However, the fit – despite the absence of elastic stretch – is surprisingly good; available in S to XXL for men (chest size 37-49inch) and XS to XL for women (UK 8-16) the jersey isn’t especially long in the back, but sits well and pretty much stays put thanks to an effective rubberised ridge system at the hem. Despite being reassuringly lightweight, the biggest issue with comfort is the seam quality – you don’t need to look inside to judge the bulkiness of stitching, spend a couple of hours on the bike and you’ll feel it. We found, even without a substantial sweat factor, and particularly under the arms, that the seam size and quality resulted in mild irritation – bordering on chafing – in the kind of time frame we would barely consider a leg-stretcher. It’s probably unreasonable to expect flatlock seams at an entry-level price, but this remained the one area where we felt a case of ‘you get what you pay for’ came into play.


Two open lumber pocket – not the biggest we’ve seen, but ample for a gel or two – are complimented by a mid-back zipped pocket for keys/cash and a commendable amount of reflective detailing, particularly in the back, an area sadly lacking in many jerseys we’ve ridden in. Another welcome addition is UV protection, which never goes amiss. In terms of looks the Spiro Full Zip Performance Top delivers either a black/white or much higher viability green/black combo and complimentary jackets and legwear are available if you fancy building yourself a team kit vibe.


Yes, pros and cons – but the price? Drumroll… £15 for the men’s, £13.50 for the women’s. That alone almost (almost) nullifies the seam criticism. At this price you could build yourself a near complete kit (shorts £16.50, base layer £5.90) for the cost of most jerseys alone. The Spiro Full Zip Performance Top certainly isn’t the most technical or robust jersey available – nor did we expect it to be – but it far outperforms its exceptionally modest price tag


Further information at and online purchase at


Apparel Reviews

Odlo SwissPower Jersey

ODLO Scott SwissPower Jersey reviewFounded in the mid-1940s by the brilliantly monikered Odd Roar Lofterød, whose motto was ‘always make sure you’re one step ahead’, Odlo know a thing or two about producing technical apparel. With a solid reputation for innovative design and production the Odlo SwissPower jersey landed on Cyclo’s desk with a bundle of high expectations.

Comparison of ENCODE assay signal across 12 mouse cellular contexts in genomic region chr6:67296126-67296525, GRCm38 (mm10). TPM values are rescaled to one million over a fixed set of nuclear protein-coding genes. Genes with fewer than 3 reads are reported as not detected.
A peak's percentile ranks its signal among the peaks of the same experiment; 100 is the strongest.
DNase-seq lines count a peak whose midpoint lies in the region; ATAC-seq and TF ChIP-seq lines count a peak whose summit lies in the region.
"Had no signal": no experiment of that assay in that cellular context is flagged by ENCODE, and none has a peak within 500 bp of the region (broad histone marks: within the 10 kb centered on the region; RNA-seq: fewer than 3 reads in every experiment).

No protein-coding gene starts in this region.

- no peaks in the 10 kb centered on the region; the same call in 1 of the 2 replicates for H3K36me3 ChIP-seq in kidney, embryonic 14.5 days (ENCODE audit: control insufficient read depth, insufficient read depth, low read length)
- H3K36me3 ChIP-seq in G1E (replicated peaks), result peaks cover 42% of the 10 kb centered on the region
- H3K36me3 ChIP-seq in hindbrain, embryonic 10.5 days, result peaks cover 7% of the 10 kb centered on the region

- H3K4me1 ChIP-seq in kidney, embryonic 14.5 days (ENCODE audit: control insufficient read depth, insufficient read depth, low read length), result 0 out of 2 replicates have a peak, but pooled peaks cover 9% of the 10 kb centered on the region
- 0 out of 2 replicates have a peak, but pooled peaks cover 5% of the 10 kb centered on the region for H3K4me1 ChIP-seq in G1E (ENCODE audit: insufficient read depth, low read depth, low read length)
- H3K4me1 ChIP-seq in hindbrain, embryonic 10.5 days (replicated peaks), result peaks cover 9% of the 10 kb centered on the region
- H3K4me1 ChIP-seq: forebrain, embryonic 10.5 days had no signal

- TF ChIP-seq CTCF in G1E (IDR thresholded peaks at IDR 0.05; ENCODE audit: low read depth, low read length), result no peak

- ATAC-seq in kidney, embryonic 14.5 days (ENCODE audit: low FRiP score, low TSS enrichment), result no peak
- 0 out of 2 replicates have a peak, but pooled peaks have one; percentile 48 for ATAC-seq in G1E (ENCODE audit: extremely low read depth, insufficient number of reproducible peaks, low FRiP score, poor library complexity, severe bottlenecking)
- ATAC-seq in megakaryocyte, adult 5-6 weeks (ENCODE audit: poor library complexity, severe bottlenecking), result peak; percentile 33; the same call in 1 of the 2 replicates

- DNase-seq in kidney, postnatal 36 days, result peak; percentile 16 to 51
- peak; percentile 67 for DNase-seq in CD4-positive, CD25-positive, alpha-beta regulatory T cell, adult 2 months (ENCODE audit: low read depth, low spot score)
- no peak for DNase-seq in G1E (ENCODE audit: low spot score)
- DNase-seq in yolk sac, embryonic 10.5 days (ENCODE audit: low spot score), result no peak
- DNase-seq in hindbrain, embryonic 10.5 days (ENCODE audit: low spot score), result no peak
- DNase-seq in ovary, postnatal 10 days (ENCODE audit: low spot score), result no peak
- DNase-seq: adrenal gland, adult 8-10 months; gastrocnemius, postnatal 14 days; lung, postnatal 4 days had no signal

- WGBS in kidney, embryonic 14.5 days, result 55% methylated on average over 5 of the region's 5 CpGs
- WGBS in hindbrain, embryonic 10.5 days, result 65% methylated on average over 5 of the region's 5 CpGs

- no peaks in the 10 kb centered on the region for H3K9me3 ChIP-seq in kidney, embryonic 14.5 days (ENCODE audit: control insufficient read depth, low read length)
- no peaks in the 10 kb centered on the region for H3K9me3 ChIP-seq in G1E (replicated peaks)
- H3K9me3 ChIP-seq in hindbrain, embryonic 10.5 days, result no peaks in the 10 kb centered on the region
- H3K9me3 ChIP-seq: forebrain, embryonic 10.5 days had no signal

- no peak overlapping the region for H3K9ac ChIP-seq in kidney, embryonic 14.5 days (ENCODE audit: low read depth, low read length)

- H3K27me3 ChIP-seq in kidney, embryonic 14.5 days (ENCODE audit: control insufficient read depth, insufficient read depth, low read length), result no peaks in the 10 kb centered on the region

A stand-up collar jersey with full-length zip for that bare chest ventilated look, the top, though obviously suitable for road riding, bares the busy design of the Scott-SwissPower mountian bike and cyclocross team. For more than a decade, the Swisspower development team has worked with Switzerland’s up-and-coming mountain bike riders and, under the guidance of Thomas Frischknecht and Andi Seeli, yhey have won seven world championship titles, 10 European titles and a host of other MTB accolades. Naturally owning the jersey won’t, in itself, make you ride like a champion, but stylish looks and robust construction make for an excellent start.


Technically brilliant it wicks sweat well and sits incredibly comfortably with rubberised taped seams at the rear waist to ensure it doesn’t ride up when you ride out. Three pretty generous back pockets for a wealth of power bars and gels could be improved only slightly by the addition perhaps of a zipped valuables pocket, the lack of which is probably testament to the fact that it was designed for a team unlikely to need such niceties.


If you’re in the market for a great quality warmer weather jersey that’s relatively gentle on the wallet (online prices from around the £50 mark) and you like the fully-logoed look, then the ODLO SwissPower is hard to beat. Perhaps take a leaf out of Lofterød’s book and make sure you’re ‘…one step ahead’.